- Normally matches the empty string at the end of a string or just before a newline at the end of a string. Example:
`(\.edu|\.org|\.com)$`

matches .edu, .org, or .com at the end of a string.

- Normally matches the empty string at the end of a string or just before a newline at the end of a string. Example:
`\b`

- Matches a "word boundary", the beginning or end of a word. Example:
`s\b`

matches s characters at the end of words.

- Matches a "word boundary", the beginning or end of a word. Example:

### Special characters

The following special characters are used above to denote types of patterns:

`\ ( ) [ ] { } + * ? | $ ^ .`

That means if you actually want to match one of those characters, you have to *escape* it using a backslash. For example, `\(1\+3\)`

matches "(1 + 3)".

### Using regular expressions in Python

Many programming languages have built-in functions for matching strings to regular expressions. We'll use the [Python re module] in 61A, but you can also use similar functionality in SQL, JavaScript, Excel, shell scripting, etc.

The search method searches for a pattern anywhere in a string:

`re.search(r"(Mahna)+", "Mahna Mahna Ba Dee Bedebe")`

That method returns back a match object, which is considered truth-y in Python and can be inspected to find the matching strings.

For more details, please consult the re module documentation or the re tutorial.

## Questions

### Q6: Meme-ified

In this question, we will identify whether a given message has been *meme-ified*, or uses sticky caps. A meme-ified message contains at least one instance of the following sequence: a capitalized letter, followed by a lowercase letter, followed by another capitalized letter. For example, the following string is not meme-ified: "python doesn't support tail recursion." This string, however, is meme-ified: "PyThon dOeSn'T sUpPort TaIl reCuRsiOn." Write the function `memeified`

below, which determines whether a string is meme-ified.

### Q7: Greetings

Let's say hello to our fellow bears! We've received messages from our new friends at Berkeley, and we want to determine whether or not these messages are *greetings*. In this problem, there are two types of greetings - salutations and valedictions. The first are messages that start with "hi", "hello", or "hey", where the first letter of these words can be either capitalized or lowercase. The second are messages that end with the word "bye" (capitalized or lowercase), followed by either an exclamation point, a period, or no punctuation. Write a regular expression that determines whether a given message is a greeting.

### Q8: Email Domain Validator

Create a regular expression that makes sure a given string `email`

is a valid email address and that its domain name is in the provided list of `domains`

.

An email address is valid if it contains letters, number, or underscores, followed by an @ symbol, then a domain.

All domains will have a 3 letter extension following the period.

**Hint**: For this problem, you will have to make a regex pattern based on the inputs `domains`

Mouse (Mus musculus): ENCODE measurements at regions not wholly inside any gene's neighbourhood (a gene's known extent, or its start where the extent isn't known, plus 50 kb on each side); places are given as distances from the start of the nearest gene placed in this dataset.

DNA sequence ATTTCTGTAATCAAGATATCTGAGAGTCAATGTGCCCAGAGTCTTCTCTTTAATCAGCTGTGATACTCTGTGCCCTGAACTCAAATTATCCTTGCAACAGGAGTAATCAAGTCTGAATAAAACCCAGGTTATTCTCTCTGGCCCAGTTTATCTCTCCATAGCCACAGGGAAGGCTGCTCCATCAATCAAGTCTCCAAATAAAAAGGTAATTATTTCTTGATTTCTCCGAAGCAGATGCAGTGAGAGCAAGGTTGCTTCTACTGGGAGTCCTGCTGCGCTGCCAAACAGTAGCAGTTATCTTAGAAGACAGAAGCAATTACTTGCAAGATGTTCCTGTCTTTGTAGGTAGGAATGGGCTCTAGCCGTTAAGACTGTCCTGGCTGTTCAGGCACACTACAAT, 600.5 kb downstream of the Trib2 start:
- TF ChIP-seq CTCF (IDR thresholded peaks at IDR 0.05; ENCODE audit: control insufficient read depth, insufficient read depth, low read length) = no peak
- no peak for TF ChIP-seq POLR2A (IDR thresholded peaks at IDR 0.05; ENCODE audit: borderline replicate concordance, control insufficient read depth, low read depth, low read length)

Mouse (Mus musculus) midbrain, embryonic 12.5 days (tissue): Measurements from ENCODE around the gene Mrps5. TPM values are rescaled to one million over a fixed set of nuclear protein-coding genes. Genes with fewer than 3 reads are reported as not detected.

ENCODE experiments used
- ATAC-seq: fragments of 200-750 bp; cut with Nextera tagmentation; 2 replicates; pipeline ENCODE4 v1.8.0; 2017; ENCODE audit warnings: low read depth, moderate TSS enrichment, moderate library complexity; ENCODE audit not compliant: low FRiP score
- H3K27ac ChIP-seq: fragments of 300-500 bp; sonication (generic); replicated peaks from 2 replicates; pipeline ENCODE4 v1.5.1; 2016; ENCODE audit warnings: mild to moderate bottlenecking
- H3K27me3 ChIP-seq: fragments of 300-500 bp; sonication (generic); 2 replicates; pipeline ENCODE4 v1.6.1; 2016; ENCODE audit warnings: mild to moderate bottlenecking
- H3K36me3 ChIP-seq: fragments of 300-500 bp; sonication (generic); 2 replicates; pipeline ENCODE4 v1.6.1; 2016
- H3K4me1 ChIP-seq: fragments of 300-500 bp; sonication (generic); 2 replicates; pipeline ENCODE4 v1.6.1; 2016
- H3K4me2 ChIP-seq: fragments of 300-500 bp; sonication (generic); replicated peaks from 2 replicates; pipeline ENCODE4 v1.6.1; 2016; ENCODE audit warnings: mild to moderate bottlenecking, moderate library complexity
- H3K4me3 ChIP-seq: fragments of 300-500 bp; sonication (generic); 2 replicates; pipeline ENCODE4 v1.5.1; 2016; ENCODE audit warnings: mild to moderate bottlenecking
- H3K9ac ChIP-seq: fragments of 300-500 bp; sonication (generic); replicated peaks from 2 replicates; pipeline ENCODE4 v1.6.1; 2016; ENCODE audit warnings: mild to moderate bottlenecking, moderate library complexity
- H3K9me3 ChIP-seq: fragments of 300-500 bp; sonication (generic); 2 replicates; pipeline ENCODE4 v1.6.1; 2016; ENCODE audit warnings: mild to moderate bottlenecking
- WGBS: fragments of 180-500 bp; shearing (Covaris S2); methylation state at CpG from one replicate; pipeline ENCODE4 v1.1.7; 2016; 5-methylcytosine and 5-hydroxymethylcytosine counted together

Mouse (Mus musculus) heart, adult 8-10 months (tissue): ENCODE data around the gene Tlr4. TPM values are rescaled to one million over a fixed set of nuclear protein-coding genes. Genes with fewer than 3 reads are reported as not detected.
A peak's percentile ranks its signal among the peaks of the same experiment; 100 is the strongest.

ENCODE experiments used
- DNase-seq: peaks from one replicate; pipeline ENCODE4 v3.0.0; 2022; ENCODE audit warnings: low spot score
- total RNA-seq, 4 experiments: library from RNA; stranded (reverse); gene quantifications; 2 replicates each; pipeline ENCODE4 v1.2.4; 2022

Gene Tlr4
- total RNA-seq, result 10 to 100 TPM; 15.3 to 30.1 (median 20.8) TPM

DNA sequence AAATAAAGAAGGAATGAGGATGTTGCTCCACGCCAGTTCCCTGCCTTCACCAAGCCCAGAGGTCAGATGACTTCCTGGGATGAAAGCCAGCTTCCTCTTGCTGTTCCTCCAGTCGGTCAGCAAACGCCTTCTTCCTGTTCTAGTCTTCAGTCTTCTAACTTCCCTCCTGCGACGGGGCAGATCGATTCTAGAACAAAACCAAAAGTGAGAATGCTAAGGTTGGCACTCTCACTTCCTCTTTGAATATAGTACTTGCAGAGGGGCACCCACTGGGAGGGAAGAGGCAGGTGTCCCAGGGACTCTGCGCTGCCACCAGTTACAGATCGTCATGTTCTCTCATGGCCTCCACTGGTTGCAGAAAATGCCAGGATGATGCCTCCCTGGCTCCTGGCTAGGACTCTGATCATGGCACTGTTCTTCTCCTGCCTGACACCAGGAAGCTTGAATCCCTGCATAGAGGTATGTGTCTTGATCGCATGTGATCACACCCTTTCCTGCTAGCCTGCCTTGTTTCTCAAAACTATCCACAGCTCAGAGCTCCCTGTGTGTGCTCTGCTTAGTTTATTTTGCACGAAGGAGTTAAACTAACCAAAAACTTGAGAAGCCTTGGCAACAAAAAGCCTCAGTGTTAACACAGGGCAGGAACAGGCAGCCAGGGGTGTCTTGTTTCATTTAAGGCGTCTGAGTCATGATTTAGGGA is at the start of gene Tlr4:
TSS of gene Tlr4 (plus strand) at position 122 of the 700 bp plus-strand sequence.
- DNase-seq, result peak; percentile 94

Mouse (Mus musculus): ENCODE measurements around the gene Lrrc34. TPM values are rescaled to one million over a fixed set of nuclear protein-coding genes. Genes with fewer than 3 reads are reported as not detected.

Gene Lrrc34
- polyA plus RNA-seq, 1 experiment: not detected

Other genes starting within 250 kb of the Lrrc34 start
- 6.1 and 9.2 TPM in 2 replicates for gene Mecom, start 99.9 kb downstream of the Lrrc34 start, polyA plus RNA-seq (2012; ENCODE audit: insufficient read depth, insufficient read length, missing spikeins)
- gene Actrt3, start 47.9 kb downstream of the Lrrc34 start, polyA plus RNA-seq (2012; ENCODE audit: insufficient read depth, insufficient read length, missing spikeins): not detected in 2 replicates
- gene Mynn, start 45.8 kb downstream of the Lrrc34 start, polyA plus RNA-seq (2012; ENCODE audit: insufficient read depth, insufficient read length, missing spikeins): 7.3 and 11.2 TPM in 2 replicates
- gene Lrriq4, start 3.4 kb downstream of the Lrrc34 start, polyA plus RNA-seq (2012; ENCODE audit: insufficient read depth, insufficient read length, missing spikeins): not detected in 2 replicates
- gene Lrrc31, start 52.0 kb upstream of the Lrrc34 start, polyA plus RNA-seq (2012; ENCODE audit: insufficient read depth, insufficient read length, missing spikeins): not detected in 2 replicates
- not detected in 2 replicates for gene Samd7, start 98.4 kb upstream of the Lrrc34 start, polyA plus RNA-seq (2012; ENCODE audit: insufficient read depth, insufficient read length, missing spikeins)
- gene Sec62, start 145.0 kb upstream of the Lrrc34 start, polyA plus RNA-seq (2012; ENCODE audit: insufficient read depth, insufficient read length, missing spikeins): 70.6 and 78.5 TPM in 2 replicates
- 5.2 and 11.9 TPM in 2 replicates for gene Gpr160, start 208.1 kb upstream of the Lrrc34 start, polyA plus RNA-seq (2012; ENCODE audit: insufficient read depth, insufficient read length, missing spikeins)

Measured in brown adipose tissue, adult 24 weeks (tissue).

. A for loop can help with that.

**Extra**: There is a particularly elegant solution that utilizes join and replace

**Note:** The skeleton code is just a suggestion; feel free to use your own structure if you prefer.

# Exam Prep

## Questions

### Q9: Insert

Write a tail-recursive function that inserts a number `n`

into a non-empty
sorted list of numbers, `s`

.

```
scm> (insert 1 '(2))
(1 2)
scm> (insert 5 '(2 4 6 8))
(2 4 5 6 8)
scm> (insert 1000 '(1 2 3 4 5 6))
(1 2 3 4 5 6 1000)
```

Hint:Use the built-in Scheme function`append`

to concatenate two lists together.

```
scm> (append '(1 2) '(3 4))
(1 2 3 4)
scm> (append '(2 4 6) '())
(2 4 6)
scm> (append '() '(5 3 1))
(5 3 1)
```

Run in 61A Code
### Q10: Fast-Exp

We can write a faster version of `exp`

, which is a function that raises a number `b`

to the `n`

-th power, that computes its answer much faster
using the method of *repeated squaring*:

```
(define (square x) (* x x))
(define (fast-exp-recursive b n)
(cond ((= n 0)
1)
((even? n)
(square (fast-exp-recursive b (/ n 2))))
(else
(* b (fast-exp-recursive b (- n 1))))))
```

The previous `exp`

procedure took a linear number of recursive calls,
because it always reduced `n`

by `1`

. However, `fast-exp`

halves the
value of `n`

every two recursive calls at most, and so it takes a
logarithmic number of recursive calls. See SICP for more
details.

However, this new procedure is not tail recursive, and as a result can use up a lot of memory. In particular, the following will crash STk after a few seconds of computation:

`(fast-exp-recursive 1 (- (fast-exp-recursive 2 20000) 1))`

Bonus question: Why did we subtract 1? In other words, why doesn't the following crash the interpreter?

`(fast-exp-recursive 1 (fast-exp-recursive 2 20000))`

Back to the original question - write `fast-exp`

using tail recursion
so that this no longer crashes. See SICP, Exercise 1.16, for a
hint.

### Q11: Sp 17 Final: Pair Up

Fill in the Scheme `pairs`

function so that `(pairs L)`

, where `L`

is a list, produces a list of lists, where each of
these lists contains a pair of elements from `L`

.

```
scm> (pairs ’(1 2 3 4))
((1 2) (3 4))
scm> (pairs ’(1 2 3 4 5)) ; Odd element at end put in singleton list.
((1 2) (3 4) (5))
scm> (pairs ’())
()
```

The function must be tail-recursive. You need not define (or use) the `reverse`

function.